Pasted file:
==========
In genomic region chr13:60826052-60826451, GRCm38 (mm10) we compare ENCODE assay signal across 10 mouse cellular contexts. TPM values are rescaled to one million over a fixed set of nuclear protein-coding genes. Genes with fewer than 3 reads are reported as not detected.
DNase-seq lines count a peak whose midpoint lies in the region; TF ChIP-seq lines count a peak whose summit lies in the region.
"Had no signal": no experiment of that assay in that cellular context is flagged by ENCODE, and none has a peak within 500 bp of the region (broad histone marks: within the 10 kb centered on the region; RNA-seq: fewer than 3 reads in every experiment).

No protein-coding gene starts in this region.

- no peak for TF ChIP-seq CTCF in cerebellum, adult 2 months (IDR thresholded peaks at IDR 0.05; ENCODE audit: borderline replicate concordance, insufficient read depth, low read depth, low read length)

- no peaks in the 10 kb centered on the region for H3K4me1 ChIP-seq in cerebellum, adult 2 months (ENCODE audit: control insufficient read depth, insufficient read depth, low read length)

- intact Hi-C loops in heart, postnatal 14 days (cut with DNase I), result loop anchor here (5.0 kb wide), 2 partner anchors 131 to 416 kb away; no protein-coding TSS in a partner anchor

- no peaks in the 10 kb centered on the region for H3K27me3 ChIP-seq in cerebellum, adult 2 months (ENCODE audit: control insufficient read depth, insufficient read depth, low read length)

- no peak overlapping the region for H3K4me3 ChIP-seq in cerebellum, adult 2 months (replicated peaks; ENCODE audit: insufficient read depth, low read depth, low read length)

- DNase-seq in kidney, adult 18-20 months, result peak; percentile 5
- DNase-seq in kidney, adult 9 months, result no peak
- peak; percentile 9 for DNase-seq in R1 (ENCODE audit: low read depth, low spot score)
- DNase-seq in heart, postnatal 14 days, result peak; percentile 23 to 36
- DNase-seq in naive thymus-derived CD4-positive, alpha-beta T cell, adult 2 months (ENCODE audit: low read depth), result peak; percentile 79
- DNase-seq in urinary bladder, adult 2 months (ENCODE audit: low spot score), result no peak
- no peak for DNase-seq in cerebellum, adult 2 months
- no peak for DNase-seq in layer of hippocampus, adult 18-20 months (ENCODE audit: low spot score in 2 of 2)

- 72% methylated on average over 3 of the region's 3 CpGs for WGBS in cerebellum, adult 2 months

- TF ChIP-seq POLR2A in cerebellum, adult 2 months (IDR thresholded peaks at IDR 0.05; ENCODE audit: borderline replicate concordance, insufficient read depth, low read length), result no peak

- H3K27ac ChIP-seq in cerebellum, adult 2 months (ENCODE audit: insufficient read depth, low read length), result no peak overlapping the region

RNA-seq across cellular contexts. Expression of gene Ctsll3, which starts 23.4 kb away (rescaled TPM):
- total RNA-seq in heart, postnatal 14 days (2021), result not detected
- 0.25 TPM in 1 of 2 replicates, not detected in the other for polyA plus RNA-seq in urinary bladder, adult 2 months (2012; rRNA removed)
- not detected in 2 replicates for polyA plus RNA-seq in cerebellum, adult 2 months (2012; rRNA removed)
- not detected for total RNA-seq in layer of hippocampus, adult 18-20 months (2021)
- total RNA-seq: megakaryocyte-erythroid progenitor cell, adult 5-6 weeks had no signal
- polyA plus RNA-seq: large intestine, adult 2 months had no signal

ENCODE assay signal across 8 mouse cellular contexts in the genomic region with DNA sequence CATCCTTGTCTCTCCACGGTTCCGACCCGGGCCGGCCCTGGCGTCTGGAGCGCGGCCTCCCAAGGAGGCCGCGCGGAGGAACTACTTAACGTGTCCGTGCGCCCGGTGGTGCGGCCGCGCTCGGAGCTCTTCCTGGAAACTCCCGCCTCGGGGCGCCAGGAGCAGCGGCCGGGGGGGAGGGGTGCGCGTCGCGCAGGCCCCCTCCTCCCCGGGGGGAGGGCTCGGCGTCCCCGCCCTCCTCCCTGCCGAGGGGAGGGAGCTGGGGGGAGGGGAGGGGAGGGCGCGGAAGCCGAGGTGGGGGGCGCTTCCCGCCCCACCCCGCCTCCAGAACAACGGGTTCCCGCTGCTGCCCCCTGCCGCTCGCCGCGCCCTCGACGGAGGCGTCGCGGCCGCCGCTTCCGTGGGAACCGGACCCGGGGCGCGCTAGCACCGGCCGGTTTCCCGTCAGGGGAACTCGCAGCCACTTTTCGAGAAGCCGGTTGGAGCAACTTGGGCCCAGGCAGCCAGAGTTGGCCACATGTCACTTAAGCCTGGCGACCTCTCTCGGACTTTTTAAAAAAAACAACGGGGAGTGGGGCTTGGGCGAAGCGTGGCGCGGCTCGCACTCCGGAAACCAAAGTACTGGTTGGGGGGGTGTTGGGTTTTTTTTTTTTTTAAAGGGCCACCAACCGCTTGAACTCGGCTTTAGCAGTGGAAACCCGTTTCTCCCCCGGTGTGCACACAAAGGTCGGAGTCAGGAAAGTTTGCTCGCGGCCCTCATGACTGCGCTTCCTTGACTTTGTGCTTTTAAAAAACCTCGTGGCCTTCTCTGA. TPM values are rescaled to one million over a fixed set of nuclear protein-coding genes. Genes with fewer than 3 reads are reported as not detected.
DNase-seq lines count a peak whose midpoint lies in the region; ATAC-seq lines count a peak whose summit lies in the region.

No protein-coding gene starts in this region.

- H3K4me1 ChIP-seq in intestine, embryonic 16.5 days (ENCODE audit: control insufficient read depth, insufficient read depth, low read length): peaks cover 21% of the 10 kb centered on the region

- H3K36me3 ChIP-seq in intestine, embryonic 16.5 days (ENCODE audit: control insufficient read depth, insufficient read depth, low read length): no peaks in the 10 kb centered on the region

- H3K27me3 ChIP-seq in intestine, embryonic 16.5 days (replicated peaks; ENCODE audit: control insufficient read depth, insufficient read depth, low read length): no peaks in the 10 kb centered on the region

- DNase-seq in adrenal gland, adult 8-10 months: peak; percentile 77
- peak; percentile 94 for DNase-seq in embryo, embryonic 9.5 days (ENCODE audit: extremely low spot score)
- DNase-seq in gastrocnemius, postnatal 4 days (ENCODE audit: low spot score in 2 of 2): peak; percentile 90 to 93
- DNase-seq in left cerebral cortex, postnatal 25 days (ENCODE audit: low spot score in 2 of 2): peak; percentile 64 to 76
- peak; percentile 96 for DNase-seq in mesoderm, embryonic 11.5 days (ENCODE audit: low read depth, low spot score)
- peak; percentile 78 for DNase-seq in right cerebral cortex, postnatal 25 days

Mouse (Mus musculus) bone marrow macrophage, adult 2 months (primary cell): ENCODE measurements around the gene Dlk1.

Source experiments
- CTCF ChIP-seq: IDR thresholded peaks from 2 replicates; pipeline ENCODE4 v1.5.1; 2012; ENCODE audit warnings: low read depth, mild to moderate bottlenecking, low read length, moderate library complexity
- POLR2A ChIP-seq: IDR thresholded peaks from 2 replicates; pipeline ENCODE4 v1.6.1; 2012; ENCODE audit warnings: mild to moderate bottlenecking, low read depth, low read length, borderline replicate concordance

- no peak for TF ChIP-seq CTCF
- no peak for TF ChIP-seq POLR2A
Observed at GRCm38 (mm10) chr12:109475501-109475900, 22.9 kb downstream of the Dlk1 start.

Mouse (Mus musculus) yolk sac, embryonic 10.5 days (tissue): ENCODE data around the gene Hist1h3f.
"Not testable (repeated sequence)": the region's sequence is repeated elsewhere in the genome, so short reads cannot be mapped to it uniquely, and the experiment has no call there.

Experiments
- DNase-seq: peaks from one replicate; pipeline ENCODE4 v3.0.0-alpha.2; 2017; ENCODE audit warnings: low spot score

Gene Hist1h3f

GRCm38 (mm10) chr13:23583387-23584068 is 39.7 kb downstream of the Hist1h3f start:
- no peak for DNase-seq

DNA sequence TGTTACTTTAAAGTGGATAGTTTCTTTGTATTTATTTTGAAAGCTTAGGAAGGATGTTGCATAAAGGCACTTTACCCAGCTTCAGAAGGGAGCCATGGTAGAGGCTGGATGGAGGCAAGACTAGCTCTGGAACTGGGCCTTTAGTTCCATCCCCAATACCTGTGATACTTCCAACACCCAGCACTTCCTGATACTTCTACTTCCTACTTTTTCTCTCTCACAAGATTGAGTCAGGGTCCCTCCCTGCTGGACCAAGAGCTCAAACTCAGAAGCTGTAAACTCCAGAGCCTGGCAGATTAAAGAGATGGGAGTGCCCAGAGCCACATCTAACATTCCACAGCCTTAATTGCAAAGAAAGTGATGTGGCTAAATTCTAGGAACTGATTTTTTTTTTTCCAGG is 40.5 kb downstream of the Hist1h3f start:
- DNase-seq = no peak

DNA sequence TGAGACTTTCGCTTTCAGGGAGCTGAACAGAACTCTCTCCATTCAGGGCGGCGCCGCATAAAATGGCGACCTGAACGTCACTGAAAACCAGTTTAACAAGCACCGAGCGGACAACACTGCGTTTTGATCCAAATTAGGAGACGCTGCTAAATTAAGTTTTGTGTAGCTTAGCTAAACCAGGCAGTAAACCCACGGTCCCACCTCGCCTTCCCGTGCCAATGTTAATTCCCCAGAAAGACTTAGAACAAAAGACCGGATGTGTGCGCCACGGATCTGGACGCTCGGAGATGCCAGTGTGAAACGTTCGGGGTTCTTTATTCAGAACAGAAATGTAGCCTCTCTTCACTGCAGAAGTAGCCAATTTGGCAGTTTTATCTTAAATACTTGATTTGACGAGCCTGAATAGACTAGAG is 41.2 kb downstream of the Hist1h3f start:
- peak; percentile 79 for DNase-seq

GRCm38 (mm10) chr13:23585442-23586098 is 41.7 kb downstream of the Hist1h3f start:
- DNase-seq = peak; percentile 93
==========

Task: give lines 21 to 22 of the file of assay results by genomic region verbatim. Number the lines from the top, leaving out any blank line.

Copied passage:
RNA-seq across cellular contexts. Expression of gene Ctsll3, which starts 23.4 kb away (rescaled TPM):
- total RNA-seq in heart, postnatal 14 days (2021), result not detected